2015 another severe fire season

By mid-October 2016, ODF's net expenditures on large wildfires stood at $13.2 million. The lack of dry lightning played a significant role in the moderate firefighting costs this season. In 2015, large-fire costs totaled $29.6 million.


Wednesday, October 14, 2015

Oregon Department of Forestry Fire Update - Wednesday, October 14, 2015

Fires Reported on ODF-protected Lands

ODF Central Oregon District - John Day Unit: The Lost Valley Fire was reported at approximately noon on Tuesday, October 13, burning on ODF-protected lands 8 miles southwest of Lonerock.  This morning, Wednesday, October 14, the fire is estimated at 143 acres and fully lined, and crews are working on mop-up.  The cause of the fire is under investigation.  Unless the situation changes, this will be the only report on this fire.

Fire Duty Officer:  Jeri Chase; Cell #503-931-2721; jeri.chase@Oregon.gov

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The purpose of this blog is to provide breaking news about wildfire activity on the forestlands protected by the Oregon Department of Forestry. We invite you to post questions or comments you have about current wildfires. Please keep your posts civil and free of profanity. You are also welcome to contact us by email at: information@odf.state.or.us.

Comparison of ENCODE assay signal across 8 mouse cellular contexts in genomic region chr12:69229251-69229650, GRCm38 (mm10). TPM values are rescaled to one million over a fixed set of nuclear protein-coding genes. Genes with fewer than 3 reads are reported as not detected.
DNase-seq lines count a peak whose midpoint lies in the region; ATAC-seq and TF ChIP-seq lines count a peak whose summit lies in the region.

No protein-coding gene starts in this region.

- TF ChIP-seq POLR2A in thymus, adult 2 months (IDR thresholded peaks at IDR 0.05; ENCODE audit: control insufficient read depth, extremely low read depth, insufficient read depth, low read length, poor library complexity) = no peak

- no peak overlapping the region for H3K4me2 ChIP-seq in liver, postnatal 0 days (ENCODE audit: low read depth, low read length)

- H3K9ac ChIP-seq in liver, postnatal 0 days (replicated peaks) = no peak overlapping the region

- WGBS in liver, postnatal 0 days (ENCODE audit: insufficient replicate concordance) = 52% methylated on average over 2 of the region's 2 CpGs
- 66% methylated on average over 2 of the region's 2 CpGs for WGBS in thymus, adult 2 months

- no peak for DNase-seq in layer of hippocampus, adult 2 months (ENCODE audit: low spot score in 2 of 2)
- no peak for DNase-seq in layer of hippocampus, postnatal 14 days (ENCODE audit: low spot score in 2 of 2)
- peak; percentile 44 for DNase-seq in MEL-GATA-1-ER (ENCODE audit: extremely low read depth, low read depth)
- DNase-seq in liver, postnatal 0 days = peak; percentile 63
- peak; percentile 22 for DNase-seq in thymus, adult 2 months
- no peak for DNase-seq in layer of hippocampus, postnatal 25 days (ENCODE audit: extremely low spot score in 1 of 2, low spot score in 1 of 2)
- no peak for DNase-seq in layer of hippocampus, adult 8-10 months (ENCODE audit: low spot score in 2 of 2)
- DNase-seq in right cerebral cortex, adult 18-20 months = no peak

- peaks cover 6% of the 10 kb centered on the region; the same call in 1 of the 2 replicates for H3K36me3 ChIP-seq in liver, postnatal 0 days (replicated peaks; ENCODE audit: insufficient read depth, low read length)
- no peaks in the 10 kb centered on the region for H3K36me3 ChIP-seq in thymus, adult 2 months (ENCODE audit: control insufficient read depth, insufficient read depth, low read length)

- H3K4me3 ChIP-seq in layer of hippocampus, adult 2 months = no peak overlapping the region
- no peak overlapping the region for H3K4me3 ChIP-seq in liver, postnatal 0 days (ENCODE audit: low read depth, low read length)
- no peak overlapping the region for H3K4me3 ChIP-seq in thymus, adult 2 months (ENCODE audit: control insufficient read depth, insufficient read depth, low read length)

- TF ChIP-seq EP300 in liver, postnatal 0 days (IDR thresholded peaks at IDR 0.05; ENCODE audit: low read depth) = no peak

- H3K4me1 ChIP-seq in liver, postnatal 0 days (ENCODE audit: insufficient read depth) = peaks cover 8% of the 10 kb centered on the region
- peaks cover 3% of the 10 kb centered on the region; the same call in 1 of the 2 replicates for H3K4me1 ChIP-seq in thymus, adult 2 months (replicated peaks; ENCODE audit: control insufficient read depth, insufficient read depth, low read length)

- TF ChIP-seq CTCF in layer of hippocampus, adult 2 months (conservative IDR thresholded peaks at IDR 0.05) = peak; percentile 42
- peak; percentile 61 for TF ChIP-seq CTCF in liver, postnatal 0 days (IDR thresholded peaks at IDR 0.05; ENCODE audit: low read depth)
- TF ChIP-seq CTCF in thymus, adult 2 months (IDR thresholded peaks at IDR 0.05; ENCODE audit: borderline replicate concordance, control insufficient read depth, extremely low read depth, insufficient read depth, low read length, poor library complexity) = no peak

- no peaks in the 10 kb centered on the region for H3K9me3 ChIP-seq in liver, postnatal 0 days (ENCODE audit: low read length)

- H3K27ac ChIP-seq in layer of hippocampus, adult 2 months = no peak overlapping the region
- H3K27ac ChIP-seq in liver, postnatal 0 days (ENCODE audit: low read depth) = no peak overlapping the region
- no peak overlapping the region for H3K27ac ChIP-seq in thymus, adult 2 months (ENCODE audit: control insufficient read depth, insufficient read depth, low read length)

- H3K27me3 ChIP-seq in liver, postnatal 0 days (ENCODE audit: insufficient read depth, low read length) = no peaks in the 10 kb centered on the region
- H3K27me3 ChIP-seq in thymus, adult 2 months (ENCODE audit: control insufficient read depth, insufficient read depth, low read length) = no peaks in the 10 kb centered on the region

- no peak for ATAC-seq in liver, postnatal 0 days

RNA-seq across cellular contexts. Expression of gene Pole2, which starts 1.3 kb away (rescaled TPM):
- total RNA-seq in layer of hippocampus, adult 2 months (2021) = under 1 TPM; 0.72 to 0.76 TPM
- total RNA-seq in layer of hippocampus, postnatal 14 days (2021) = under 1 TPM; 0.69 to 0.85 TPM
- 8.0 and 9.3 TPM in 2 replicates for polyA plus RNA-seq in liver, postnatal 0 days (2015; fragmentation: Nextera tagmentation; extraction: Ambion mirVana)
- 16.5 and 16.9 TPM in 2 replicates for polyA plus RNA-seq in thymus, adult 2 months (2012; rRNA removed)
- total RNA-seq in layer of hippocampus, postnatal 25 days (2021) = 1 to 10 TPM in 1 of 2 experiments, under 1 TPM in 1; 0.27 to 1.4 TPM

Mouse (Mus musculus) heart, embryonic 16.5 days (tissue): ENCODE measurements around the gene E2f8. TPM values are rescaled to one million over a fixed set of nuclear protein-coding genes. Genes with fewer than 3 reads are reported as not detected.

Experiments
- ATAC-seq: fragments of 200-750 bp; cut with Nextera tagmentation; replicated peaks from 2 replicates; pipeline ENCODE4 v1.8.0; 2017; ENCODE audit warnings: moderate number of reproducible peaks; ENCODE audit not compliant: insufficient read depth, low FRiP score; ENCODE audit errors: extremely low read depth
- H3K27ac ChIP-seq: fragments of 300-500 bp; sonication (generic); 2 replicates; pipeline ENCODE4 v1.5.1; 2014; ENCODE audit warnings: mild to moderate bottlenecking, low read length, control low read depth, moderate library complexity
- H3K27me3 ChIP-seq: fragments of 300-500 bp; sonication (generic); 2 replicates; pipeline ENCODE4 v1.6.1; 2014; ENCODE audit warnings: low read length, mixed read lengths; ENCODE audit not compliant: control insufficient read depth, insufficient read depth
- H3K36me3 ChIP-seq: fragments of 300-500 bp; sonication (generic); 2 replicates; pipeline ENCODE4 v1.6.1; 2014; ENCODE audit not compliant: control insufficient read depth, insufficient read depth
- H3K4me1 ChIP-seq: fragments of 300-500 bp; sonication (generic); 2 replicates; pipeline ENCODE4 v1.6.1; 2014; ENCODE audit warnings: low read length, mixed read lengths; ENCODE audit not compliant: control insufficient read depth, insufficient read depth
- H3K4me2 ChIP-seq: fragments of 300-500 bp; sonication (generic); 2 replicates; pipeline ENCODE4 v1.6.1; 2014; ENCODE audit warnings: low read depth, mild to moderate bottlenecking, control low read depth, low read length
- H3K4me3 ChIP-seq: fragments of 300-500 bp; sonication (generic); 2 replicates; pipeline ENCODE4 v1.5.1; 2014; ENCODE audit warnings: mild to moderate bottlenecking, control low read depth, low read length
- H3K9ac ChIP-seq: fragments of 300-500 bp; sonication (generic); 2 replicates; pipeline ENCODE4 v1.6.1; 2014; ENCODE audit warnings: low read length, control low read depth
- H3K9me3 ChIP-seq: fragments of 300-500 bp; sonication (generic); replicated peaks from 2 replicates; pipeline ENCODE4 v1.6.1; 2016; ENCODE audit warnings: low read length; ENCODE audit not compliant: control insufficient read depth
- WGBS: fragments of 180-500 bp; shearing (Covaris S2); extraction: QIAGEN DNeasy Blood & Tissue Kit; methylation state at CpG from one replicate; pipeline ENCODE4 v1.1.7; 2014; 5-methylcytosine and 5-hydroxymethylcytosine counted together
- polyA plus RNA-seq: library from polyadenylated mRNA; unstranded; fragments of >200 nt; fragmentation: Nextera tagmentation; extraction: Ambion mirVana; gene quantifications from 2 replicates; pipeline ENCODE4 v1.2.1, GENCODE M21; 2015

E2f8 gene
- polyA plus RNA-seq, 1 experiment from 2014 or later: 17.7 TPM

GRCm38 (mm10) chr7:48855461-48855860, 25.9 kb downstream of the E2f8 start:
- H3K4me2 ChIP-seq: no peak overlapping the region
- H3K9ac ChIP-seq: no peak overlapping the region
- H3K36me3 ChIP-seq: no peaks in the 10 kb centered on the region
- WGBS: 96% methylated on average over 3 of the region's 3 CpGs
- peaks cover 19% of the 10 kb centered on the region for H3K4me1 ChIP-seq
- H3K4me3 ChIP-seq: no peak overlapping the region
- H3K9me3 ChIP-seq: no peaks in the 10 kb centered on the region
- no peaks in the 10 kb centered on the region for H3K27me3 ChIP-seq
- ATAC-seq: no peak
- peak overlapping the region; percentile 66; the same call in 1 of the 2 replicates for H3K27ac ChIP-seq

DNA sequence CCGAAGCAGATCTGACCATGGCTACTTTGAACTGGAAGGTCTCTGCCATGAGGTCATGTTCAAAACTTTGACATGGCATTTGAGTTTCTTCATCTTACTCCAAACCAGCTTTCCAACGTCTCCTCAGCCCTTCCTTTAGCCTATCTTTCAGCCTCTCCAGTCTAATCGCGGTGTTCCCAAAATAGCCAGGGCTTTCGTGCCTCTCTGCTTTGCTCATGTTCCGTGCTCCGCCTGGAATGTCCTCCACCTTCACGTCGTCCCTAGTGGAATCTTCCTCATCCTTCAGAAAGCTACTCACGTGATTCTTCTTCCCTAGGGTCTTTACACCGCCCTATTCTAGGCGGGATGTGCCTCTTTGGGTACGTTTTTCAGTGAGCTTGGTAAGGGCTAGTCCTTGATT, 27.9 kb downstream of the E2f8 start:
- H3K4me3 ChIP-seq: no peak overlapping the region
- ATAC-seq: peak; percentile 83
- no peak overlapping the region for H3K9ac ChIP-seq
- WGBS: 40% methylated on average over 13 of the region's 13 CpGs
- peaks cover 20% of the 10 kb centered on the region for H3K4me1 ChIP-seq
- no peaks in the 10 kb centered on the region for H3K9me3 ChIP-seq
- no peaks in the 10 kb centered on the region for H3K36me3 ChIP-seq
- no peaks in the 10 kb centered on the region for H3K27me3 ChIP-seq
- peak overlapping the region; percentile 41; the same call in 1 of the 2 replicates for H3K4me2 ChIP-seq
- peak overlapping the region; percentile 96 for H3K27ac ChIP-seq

Current wildfire info

The weather conditions setting up for this summer are ominous: continuing drought, meager winter snowpack, and above-average temperatures forecast through August.

What we do

Protection jurisdiction
The Oregon Dept. of Forestry protects 16 million acres of private and public forestlands from wildfire. This includes all private forestlands in Oregon as well as state- and local government-owned forests, along with 2.8 million acres of federal Bureau of Land Management lands in the western part of the state. There are about 30.4 million total acres of forest in Oregon.

Fire suppression policy
The department fights fire aggressively, seeking to put out most fires at 10 acres or smaller. This approach minimizes damage to the timber resource and fish and wildlife habitat, and protects lives and property. It also saves money. Suppression of large fires can run into millions of dollars.

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Oregon Dept. of Forestry's public information officers maintain this blog. During the wildfire season, we spend much of our time reporting on fires and firefighting to news media and the public.